Rotation only works if and when the squad is good enough
LIVERPOOL fans must be thinking this season is becoming like a stuck record. Another disappointing result, another debate about Rafael Benitez's rotation policy.
The Spaniard's decision to leave out goalkeeper Pepe Reina, striker Fernando Torres and midfielder Javier Mascherano while only giving the last 15 minutes to captain Steven Gerrard came back to haunt him when Barnsley poached an FA Cup shock in the closing minute.
It all adds to the pressure on the manager ahead of tonight's Champions League showdown with Inter Milan.
But while Benitez's selection process has plenty of critics, the manager still has plenty of support from the fans.
It is difficult to dislike Benitez - and I would not advocate getting rid of him - but come the summer he does need to take a serious look at whether trying to hold back players for later in the season is becoming counter productive.
It is all right trying to think about April and May - but not in August and September. If you do not get the right results at the right time it becomes an irrelevance.
Saving Gerrard, for example, for an end to the season that might have included an FA Cup final now means nothing because they did not get the result they needed without him.
And if they go out at the next stage of the Champions League to the Italians, what will have been achieved by holding back players?
Two major questions emerged from Saturday's early exit. Why do you need to rest a goalkeeper, especially when Reina's deputy Charles Itandje clearly still has much to learn?
And why were the players who were picked from Liverpool's squad not good enough to overcome the Championship side?
You can see Benitez's argument in wanting to protect his best players, but not if the rest of the squad are not capable of beating a team like Barnsley.
One of the real concerns at the moment is that when Liverpool are shorn of the likes of Torres, Gerrard and Jamie Carragher they struggle to make an impact.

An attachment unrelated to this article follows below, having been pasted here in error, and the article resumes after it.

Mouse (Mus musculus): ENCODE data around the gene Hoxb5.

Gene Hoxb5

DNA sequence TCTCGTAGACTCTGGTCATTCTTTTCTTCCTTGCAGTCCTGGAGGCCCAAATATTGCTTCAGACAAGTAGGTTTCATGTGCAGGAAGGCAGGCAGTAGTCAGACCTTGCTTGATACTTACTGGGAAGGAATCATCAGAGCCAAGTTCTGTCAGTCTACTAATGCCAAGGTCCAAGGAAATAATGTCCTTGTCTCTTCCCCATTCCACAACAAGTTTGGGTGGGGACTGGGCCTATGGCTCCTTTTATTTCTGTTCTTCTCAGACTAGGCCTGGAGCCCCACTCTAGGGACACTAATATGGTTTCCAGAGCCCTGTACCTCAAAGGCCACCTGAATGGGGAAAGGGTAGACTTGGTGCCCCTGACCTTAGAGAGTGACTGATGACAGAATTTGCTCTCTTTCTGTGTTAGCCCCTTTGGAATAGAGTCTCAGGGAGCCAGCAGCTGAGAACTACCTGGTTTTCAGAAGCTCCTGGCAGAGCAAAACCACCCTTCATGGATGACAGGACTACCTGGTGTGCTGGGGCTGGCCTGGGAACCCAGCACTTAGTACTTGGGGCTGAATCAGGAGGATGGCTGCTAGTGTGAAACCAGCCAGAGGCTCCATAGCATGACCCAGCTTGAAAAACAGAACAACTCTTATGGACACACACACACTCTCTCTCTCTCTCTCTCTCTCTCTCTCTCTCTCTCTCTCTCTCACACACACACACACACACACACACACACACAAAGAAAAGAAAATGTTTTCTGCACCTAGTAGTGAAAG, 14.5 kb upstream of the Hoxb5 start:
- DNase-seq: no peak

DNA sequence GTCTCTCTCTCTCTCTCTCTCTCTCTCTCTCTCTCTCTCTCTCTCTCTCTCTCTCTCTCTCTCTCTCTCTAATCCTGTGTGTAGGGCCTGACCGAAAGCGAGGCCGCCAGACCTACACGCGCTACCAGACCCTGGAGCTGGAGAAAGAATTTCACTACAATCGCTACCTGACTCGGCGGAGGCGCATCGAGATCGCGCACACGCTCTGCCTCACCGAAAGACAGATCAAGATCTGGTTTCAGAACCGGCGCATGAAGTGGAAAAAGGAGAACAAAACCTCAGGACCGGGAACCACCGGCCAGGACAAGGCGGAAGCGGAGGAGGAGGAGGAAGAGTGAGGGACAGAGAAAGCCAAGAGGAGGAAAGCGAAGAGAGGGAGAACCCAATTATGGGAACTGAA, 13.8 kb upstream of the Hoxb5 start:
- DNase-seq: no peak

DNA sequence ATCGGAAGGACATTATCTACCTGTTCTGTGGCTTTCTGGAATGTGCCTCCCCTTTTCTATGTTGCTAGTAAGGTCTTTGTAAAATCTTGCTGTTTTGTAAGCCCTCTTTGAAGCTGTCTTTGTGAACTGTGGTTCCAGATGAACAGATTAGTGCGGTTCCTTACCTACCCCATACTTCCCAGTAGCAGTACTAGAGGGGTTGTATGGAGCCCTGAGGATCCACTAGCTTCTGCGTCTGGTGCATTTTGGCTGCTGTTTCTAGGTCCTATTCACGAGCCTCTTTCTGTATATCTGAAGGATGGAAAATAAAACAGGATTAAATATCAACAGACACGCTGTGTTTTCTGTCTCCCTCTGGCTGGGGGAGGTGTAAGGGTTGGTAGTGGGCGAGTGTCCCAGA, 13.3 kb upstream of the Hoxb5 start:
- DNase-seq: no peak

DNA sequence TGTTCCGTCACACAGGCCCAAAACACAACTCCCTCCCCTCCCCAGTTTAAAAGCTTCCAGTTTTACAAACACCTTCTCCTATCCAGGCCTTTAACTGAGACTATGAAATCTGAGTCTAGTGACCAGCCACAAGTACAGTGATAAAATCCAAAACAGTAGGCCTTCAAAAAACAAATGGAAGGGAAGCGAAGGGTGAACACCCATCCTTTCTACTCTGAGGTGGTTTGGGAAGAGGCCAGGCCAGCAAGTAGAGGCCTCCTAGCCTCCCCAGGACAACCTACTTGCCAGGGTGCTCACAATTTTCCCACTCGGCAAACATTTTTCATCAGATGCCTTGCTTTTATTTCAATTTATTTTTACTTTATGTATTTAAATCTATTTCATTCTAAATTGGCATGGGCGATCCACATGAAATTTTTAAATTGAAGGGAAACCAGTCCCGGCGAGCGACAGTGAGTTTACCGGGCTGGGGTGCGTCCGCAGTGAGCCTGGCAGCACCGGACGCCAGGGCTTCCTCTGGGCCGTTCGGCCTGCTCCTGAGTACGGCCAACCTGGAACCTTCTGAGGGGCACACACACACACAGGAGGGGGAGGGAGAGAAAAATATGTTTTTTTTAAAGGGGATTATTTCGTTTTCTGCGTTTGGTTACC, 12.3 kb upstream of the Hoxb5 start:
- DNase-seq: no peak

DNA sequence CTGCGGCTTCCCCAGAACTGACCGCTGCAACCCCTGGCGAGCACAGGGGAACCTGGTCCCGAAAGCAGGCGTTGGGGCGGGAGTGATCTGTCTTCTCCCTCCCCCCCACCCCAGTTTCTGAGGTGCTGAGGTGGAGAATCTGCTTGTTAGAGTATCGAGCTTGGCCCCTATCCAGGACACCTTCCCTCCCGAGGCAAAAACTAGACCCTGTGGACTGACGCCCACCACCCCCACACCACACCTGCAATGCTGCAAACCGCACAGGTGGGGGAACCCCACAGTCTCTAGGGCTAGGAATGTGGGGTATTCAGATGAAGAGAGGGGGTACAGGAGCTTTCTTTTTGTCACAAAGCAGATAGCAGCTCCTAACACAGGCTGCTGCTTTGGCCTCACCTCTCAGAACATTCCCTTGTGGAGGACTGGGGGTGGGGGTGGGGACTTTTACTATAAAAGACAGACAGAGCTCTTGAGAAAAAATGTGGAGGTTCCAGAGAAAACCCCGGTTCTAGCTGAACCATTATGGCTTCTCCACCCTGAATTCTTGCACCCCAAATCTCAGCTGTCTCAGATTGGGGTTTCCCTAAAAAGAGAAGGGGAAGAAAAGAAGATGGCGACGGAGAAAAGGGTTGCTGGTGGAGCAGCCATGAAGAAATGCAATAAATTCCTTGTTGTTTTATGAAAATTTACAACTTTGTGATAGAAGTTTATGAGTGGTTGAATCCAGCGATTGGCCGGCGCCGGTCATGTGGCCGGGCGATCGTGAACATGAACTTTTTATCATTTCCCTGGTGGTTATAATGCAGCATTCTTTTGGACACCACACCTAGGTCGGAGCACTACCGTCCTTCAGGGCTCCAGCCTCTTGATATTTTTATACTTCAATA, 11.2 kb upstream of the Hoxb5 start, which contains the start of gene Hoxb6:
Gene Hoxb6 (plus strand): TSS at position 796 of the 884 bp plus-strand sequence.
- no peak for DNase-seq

Xabi Alonso seems to be playing with a passport stamped 'return to Spain' while Lucas drifts in and out of games. But they are not the only ones and this summer could see something of a cull at Anfield.
So starting with your best players as often as possible - and then resting them when the right result looks assured - is the way many fans would prefer that Liverpool approach games.
Liverpool's change in fortunes this season after a bright start can be traced back to the departure of Benitez's right hand man, Paco Aysteran.
Whether it is just a coincidence, it cannot be easy for him to shoulder all the responsibility and any manager needs people around him to bounce ideas off. And sometimes those people need to argue their case against some of the manager's ideas and at least offer an opposing view for him to consider.
At the risk of harking back to Liverpool's past glories, the Boot Room was always the place where the backroom staff could have a frank exchange of views.
They would get together on a Thursday to think about the team - and woe betide anyone who disturbed them. Bob Paisley would involve the likes of Tom Saunders, Ronnie Moran, Joe Fagan and John Bennison and each had their say.
Whatever was said about a player in the Boot Room stayed in the Boot Room.
It was the big meeting of the week and the type of discussions that went on was healthy for the good of the team.